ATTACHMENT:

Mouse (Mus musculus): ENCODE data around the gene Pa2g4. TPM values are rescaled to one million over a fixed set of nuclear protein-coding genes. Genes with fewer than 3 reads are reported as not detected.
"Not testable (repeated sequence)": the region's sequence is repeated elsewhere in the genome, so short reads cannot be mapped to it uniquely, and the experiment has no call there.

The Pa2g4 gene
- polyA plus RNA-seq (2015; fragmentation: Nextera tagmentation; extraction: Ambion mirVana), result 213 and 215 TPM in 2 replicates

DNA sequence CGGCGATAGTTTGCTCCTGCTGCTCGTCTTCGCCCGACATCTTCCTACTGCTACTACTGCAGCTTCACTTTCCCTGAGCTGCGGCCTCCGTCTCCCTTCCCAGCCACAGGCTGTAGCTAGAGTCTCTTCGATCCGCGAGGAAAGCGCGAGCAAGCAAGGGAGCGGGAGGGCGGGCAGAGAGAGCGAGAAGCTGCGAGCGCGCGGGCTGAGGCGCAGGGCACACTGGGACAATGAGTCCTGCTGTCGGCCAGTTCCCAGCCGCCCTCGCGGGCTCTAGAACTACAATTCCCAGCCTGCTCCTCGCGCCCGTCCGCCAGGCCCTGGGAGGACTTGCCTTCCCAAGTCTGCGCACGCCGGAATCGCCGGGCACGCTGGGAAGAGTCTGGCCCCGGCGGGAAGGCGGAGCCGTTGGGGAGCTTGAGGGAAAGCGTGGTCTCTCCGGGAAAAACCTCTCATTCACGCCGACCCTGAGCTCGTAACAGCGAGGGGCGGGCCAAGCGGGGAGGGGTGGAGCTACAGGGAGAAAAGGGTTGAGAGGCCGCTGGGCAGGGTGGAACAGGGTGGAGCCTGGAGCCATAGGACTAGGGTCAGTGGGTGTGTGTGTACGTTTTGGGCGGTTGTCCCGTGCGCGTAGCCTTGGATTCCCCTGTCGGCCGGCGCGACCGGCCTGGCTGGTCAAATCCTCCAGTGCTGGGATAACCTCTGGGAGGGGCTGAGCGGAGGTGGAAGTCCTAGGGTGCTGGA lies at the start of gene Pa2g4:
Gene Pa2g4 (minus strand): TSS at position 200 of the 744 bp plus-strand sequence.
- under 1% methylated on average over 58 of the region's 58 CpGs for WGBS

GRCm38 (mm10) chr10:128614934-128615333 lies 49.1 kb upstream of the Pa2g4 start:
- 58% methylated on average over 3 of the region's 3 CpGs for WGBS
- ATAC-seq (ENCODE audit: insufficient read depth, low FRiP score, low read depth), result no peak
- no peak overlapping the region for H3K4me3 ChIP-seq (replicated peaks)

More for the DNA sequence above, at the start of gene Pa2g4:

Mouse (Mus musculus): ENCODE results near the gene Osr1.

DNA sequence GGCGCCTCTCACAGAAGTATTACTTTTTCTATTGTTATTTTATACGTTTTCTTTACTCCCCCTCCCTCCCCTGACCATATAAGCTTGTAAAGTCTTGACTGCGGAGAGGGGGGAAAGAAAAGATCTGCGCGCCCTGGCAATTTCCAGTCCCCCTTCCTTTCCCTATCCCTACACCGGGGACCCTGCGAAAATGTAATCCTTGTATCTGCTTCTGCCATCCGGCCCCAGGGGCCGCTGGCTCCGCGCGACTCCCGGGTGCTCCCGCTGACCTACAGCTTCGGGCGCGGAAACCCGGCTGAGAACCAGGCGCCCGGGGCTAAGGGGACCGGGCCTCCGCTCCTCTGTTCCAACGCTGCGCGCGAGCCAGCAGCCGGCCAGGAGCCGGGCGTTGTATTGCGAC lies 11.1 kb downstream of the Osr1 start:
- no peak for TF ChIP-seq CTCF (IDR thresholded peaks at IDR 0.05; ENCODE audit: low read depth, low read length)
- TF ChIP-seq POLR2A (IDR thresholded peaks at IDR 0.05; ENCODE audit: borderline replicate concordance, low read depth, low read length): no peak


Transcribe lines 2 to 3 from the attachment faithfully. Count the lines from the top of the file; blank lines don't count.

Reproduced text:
"Not testable (repeated sequence)": the region's sequence is repeated elsewhere in the genome, so short reads cannot be mapped to it uniquely, and the experiment has no call there.

The Pa2g4 gene